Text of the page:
|Kayaktivists (Dean Rutz/Seattle Times)|
Kayaktivists from breakfreepnw.org and other organizations launched a flotilla of kayaks to put luminary and an Earth Day message on Elliott Bay Friday evening. The group, which set out from Alki, sought to draw attention to the Paris World Climate Agreement, and dire warnings of climate change. In mid May, the group will be active again at the March Point refineries in Anacortes. Dean Rutz reports. (Seattle Times)
Feds deciding if coal-export project violates tribal rights
For centuries, Lummi tribal fishermen have harvested, dug up clams and fished for salmon in the tidelands and waters of northwest Washington state. Now, the tribe says a proposed $700 million project to build the nation’s largest coal-export terminal threatens that way of life. The tribe last year asked federal regulators to deny permits for project, saying it would interfere with the tribe’s treaty-reserved fishing rights. The Gateway Pacific Terminal, a venture between SSA Marine and Cloud Peak Energy, would handle up to 54 million metric tons of dry bulk commodities, mostly coal, at a deep water port at Cherry Point. Coal would be shipped by train from Montana and Wyoming for export to Asia. If the Army Corps of Engineers, the federal agency overseeing the permitting process, finds that the proposed terminal would disrupt the tribe’s rights to fish in its traditional areas, it won’t issue permits. A decision is expected this week. Phuong Le reports. (Associated Press) See also: Lummi Nation Cherry Point Coal Terminal Decision by End of April Richard Walker reports. (Indian Country Today)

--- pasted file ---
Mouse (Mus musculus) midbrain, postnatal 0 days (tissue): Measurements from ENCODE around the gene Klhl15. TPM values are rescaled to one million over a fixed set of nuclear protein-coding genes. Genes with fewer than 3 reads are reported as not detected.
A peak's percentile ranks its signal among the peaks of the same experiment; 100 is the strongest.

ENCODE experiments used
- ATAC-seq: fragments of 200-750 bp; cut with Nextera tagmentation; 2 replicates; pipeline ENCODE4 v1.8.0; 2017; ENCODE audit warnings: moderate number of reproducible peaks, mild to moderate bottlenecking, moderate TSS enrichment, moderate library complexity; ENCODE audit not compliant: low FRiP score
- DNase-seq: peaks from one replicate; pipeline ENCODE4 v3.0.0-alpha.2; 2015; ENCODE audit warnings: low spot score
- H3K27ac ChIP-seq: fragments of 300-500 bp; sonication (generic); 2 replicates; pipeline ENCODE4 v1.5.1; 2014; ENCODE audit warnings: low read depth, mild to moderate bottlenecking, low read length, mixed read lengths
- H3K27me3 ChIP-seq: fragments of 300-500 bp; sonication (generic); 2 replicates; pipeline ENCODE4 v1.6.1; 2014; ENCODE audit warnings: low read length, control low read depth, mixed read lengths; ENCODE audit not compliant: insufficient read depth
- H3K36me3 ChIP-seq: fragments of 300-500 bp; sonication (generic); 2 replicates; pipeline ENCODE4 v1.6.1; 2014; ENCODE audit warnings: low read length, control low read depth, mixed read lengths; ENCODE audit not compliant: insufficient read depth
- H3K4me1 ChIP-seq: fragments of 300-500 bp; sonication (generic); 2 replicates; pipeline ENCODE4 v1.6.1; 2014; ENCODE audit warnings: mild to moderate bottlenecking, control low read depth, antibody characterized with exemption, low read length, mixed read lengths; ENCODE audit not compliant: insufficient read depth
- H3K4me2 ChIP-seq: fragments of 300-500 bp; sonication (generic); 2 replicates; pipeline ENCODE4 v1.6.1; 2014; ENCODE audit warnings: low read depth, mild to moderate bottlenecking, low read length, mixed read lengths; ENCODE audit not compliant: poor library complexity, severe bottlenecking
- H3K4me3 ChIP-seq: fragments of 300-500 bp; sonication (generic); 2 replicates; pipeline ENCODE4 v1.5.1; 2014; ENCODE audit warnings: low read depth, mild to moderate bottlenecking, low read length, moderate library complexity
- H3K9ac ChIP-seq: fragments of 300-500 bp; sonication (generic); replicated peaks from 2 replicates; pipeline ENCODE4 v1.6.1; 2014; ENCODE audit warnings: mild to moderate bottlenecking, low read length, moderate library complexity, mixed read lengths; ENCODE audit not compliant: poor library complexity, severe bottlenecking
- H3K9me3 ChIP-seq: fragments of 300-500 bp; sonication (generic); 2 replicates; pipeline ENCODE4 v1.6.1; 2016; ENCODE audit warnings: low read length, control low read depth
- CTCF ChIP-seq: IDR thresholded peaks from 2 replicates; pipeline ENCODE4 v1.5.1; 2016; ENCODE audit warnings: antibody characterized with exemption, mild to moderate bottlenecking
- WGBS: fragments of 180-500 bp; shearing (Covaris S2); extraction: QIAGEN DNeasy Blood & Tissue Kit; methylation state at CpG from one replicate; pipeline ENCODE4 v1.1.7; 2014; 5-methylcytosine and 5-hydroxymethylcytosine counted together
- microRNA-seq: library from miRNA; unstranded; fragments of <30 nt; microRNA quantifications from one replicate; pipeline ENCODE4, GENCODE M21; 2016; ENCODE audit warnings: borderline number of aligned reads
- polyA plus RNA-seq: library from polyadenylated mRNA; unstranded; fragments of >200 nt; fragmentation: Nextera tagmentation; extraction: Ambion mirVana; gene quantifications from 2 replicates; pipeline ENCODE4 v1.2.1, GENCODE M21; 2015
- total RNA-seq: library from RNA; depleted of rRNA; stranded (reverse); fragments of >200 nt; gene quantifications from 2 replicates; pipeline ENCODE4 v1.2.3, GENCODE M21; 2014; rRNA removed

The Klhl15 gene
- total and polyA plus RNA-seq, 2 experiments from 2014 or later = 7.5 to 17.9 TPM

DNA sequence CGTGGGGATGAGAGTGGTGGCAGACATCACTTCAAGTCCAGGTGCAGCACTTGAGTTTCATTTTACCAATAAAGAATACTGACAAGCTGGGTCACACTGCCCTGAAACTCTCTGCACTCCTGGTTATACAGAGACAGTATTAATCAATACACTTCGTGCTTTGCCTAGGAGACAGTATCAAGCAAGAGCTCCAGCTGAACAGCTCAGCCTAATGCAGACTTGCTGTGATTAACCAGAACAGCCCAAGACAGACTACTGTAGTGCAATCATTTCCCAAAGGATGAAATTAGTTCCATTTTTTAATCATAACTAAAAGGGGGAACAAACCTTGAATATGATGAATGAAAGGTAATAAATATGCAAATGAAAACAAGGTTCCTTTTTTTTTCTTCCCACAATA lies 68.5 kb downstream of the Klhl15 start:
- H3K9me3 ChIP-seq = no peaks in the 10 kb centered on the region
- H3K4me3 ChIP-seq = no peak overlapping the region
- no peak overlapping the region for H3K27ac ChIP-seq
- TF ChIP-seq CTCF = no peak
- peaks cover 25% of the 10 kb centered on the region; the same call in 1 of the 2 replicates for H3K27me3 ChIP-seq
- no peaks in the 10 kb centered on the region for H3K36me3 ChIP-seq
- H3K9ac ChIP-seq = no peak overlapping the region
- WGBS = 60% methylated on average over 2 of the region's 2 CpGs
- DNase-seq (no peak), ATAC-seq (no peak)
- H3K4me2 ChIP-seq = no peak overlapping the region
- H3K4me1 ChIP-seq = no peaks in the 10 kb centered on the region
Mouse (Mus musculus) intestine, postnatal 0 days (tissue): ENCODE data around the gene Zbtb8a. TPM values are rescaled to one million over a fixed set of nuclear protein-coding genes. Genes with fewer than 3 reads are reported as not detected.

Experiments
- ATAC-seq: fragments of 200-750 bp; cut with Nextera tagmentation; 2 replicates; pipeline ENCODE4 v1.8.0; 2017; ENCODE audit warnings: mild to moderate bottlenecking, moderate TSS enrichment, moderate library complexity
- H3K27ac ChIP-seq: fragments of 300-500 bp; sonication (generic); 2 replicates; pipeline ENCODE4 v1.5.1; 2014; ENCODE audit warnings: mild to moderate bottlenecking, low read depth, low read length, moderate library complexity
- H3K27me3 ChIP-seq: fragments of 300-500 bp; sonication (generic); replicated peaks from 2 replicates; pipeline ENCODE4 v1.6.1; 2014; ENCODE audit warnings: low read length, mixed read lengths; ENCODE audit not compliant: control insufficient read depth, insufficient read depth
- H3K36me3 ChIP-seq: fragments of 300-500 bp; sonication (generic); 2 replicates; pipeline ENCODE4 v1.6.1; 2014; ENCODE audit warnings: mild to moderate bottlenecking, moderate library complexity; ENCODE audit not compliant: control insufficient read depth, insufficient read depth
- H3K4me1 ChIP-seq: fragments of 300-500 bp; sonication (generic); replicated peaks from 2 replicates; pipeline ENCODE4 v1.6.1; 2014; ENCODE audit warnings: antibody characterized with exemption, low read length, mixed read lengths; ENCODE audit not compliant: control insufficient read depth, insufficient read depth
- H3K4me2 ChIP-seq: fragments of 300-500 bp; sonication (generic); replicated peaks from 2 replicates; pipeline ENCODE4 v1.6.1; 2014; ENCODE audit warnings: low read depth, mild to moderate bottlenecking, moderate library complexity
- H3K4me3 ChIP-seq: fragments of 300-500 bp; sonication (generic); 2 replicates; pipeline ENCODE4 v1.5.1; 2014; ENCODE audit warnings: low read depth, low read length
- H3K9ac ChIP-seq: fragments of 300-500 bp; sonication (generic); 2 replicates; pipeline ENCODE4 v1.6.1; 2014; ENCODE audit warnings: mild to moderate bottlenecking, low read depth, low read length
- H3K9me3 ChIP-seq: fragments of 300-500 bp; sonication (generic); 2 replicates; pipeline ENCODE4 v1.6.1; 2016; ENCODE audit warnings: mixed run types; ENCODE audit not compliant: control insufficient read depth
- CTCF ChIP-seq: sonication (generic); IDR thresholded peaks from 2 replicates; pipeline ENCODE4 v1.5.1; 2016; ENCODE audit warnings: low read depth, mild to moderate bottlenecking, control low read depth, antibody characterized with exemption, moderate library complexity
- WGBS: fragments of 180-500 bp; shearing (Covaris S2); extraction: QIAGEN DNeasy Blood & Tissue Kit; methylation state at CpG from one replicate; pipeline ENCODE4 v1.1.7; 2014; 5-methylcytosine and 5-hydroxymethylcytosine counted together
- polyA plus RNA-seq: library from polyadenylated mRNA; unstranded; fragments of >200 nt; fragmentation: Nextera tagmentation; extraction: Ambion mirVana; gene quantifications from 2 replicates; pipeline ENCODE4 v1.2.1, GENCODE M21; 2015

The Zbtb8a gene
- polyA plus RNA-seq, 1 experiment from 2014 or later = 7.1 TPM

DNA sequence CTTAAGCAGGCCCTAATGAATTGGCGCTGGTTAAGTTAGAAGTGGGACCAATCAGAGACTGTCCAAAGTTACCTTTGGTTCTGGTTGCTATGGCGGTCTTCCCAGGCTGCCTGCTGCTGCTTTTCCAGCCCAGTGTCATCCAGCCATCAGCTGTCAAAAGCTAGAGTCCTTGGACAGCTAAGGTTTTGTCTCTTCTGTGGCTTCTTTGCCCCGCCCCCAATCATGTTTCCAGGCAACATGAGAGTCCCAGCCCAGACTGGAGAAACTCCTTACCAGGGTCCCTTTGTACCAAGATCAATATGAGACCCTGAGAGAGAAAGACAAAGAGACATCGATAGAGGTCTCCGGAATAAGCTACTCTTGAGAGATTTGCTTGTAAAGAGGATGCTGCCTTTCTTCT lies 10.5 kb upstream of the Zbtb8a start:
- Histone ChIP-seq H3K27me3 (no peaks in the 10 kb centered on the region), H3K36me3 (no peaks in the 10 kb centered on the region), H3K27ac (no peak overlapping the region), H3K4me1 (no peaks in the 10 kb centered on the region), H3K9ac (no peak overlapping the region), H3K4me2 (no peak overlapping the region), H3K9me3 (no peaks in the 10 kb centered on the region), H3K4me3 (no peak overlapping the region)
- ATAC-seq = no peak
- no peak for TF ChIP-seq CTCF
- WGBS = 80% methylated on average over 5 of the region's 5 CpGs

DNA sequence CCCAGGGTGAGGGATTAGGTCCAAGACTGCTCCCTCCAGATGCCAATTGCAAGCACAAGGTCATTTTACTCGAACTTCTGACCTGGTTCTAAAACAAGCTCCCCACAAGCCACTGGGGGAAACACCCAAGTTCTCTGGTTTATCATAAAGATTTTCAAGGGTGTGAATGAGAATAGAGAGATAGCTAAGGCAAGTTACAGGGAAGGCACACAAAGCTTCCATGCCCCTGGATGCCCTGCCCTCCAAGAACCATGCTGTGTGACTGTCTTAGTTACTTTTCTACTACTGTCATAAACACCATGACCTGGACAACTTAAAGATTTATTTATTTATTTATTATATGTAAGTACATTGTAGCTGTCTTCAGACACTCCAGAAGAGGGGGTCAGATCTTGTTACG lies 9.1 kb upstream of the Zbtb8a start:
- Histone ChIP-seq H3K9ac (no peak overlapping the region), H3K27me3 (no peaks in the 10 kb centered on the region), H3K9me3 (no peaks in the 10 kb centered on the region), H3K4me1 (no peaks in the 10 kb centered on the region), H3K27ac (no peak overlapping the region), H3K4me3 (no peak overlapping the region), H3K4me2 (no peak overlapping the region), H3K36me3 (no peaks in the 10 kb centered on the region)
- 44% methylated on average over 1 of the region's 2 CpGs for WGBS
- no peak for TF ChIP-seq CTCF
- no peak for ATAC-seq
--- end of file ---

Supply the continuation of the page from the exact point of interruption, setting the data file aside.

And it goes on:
Earth Day: a time to consider diverse accomplishments
Chris Dunagan in Watching Our Water Ways writes: "On this Earth Day, I would like to share some “environmental victories” at the national level, take note of advancements in environmental education at the state and local levels, recognize a global climate accomplishment at the international level and celebrate the birthday of John Muir, a giant in the conservation movement…."
#EarthDay: The High Cost Of Eco-Activism
World leaders have celebrated Earth Day today by gathering in New York to sign a historic climate agreement to reduce greenhouse gas emissions. But some of the most vital environmental work is being done by ordinary citizens with extraordinary courage. People like subsistence farmers and tribal leaders in the poorest countries are standing up to some of the world's most powerful industries. And a growing number of them have been attacked — and sometimes murdered — for trying to protect the environment. Nurith Aizenman reports. (NPR)
Earth Day: Recycling, reducing measures need to be convenient for people, prof says
Earth Day encourages the protection of the environment, but on this day — and the other 364 days of the year — there will still be many who won't use reusable cups, cut down their driving or compost and recycle. That's because it's not convenient enough, says a professor who studies the psychological reasons why people take environmental action. "Awareness alone is not enough to change behaviour, we actually need to provide solutions, suggestions, alternatives to current practice so that people can actually change," said Jiaying Zhao, an assistant professor at UBC's Institute of Resources, Environment and Sustainability and the department of psychology. Gavin Fisher reports. (CBC)
Is Washington ready for the next big oil spill?